The same process works going forward in time; in essence every one of us who has children and whose line does not go extinct is suspended at the center of an immense genetic hourglass. Just as we are descended from most of the people alive on the planet a few thousand years ago, several thousand years hence each of us will be an ancestor of the entire human race—or of no one at all.
There’s a famous old anecdote about Charlemagne that’s been used for ages to explain how interconnected we are among our biological pasts. It has been said that everyone of European ancestry is related to Charlemagne, the great King of the Franks, born in 742 AD. If you’re European, you’re royalty. How is that possible?
I’ll tell you another tidbit first: Not only do all Europeans share Charlemagne as an ancestor, they share everyone alive at the same time as Charlemagne as an ancestor. Everyone who had kids, anyway. Let me explain:
Everyone alive has two biological parents. They each have two parents themselves, for a total of four grandparents. For x number of generations that you travel back in time, you have 2^x direct grandparents of increasing separation. Extrapolate that back to Charlie’s time, and you’d need 1 trillion grandparents to cover all your ancestral bases. Michael from Vsauce did a video about it. Since that’s far more people than have ever been alive, we need to engage some incest to solve the problem. Not banjo-applesauce incest, just a bit of redrawing our family trees into family webs.
Somewhere, far enough back in the web of grandparents, we will find a person whose lines connect to every single person who comes after them. That zig-zagged trail of shared genetic history ends surprisingly recently (for Euros, again): A common European ancestor around 1400 AD. Go a bit farther, and we find a common Earthling ancestor around 3,000 BC. It’s neat stuff. But it’s all based in mathematical models, not real genetic data.
Until now. USC and UC Davis researchers Peter Ralph and Graham Coop have surveyed the genomes of 2,257 Europeans in order to put some real data behind those models. Because of the random shuffling of chromosome fragments that created your father’s sperm and your mother’s egg, you, your siblings and your cousins all share varying chunks of DNA. People who are more closely related share more of these chunks. Depending on how many chunks are shared between two people, we can calculate their approximate relation to each other. Using 2 million shared sequences and a lot of math, they proved the mathematical models correct. Turkish people are more related to other Turks than to someone from Portugal, but they are related enough that, not only do they share one common ancestor a few hundred years ago, but they share every ancestor if you go back a mere thousand years. The models guessed that a long time ago, but now we have the data to prove it.It’s likely that these patterns extend to other regions of Earth, although the numbers might be slightly (but not that) different.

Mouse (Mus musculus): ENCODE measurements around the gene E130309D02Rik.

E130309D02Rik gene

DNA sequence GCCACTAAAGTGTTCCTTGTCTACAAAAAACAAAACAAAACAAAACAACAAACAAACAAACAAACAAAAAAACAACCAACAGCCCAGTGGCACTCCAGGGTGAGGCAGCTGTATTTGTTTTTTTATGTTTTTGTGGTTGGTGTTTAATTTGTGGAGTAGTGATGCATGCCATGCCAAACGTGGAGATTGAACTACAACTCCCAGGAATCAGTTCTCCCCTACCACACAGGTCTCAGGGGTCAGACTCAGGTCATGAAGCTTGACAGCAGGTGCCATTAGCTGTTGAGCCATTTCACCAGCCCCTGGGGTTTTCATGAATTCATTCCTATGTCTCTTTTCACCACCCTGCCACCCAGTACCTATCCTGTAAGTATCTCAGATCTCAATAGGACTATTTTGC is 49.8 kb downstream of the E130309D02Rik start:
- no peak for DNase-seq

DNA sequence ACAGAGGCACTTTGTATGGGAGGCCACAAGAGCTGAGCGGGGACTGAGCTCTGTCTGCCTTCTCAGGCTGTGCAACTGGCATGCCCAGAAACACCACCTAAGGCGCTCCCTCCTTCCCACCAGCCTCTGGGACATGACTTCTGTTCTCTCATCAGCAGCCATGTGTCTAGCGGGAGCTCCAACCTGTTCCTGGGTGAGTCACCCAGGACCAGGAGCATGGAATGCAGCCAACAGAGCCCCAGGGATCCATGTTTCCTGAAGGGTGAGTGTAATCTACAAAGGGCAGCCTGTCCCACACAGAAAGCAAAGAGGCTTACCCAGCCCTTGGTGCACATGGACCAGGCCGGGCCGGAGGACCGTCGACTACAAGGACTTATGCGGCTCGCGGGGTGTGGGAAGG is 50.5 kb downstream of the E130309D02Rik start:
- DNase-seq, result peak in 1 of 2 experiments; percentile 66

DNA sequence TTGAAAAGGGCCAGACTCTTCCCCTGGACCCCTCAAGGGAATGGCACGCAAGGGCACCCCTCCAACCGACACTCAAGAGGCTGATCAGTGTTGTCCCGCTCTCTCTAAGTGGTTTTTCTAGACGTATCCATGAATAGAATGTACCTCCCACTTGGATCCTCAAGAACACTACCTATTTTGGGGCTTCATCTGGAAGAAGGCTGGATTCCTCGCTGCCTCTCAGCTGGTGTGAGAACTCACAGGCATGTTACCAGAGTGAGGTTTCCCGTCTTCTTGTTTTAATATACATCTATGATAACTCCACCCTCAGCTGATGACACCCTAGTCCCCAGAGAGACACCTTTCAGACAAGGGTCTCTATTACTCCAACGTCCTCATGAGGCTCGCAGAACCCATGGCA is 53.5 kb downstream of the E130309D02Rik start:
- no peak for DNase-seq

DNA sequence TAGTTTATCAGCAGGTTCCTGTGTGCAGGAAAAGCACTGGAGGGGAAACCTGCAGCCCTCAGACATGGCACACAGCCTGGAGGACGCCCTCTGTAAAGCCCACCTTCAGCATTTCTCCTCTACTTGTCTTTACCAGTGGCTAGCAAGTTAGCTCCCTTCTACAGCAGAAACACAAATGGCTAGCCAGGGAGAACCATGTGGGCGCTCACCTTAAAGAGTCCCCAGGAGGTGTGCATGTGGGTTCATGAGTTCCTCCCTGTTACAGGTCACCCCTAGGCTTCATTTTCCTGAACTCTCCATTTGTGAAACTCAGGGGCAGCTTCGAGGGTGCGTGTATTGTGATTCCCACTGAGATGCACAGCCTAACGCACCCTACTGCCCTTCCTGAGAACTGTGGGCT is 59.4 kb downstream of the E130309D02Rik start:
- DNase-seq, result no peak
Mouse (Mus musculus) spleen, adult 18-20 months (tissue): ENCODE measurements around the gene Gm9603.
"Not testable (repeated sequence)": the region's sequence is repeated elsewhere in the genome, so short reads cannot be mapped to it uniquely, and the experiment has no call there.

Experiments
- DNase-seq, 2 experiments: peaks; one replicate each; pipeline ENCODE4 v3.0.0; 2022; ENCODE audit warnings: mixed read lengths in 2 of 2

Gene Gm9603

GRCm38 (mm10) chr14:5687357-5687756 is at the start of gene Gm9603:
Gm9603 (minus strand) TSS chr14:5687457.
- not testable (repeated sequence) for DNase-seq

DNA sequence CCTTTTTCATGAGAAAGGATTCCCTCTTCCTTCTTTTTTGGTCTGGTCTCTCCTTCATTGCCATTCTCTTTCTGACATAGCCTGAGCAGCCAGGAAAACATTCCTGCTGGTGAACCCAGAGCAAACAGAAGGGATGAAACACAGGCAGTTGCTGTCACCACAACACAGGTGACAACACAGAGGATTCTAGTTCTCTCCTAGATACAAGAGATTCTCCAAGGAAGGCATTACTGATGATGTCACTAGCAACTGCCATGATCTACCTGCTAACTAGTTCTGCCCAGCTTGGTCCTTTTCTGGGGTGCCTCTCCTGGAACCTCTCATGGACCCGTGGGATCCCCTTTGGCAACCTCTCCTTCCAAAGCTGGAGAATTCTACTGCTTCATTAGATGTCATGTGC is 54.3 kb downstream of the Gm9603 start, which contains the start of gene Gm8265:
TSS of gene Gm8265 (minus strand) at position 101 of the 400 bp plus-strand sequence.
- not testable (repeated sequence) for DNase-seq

Next time someone in your neck of the ethnic woods points out a famous relative or claims blue-blood descent, remind them that they aren’t so special. All street-sweepers are royalty, all nobles are peasants, and we are all Kings and Queens.
In ants and bees, there are no sex chromosomes. Instead, sex is determined by whether or not an egg was fertilized. If the egg isn’t fertilized, the offspring is male. If the egg is fertilized, it’s female. So male ants have no fathers, and they have half as many chromosomes as females. Poor little things.
I’ve always maintained that its not the number of chromosomes that matters, but rather how you use them.
The Science of Hair Loss and Balding by the AsapSCIENCE guys. Alopeciate it if you’d watch this video.
It’s not as simple as just your maternal grandfather, but that’s part of it. Scientists have identified one of the key proteins (and its target) that make men go bald. And did you know that the major commercial treatments for androgenetic alopecia (male-pattern baldness) were found by accident? Rogaine was a blood pressure drug and Propecia was for prostate enlargement!
I’m pretty confident that these flowing blond locks of mine are gonna stick around for a while … knock on (genetic) wood.
How Mendel’s Pea Plants Helped Us Understand Genetics (now with working video!)
TED Ed takes a look back at Gregor the Monk’s pioneering genetics experiments featuring the humble pea plant. When you remember that he figured all of this out before we had even discovered DNA or the molecular idea of a gene, it’s even more amazing.
That heterozygote dance looks like fun.
Previously: Awesome vintage illustrations of Mendelian genetic patterns featuring fluffy mice!
Sculpting a Catalogue of Apples
Apples, at least as we know them, are a freakshow born of agricultural genetics. While wild apples readily grow from seeds, perhaps every single variety we buy in stores is produced by grafting.
With more than 7,500 wild varieties, apples have incredible genetic diversity. This is how we’ve been able to develop so many variations of size, sweetness, texture and color. The side effect is that many apple varieties are such Frankenstein monsters that they literally can’t grow from seeds. Combine that with the complicated way that apples pollinate, and you’ve got a recipe for a clone army in an orchard.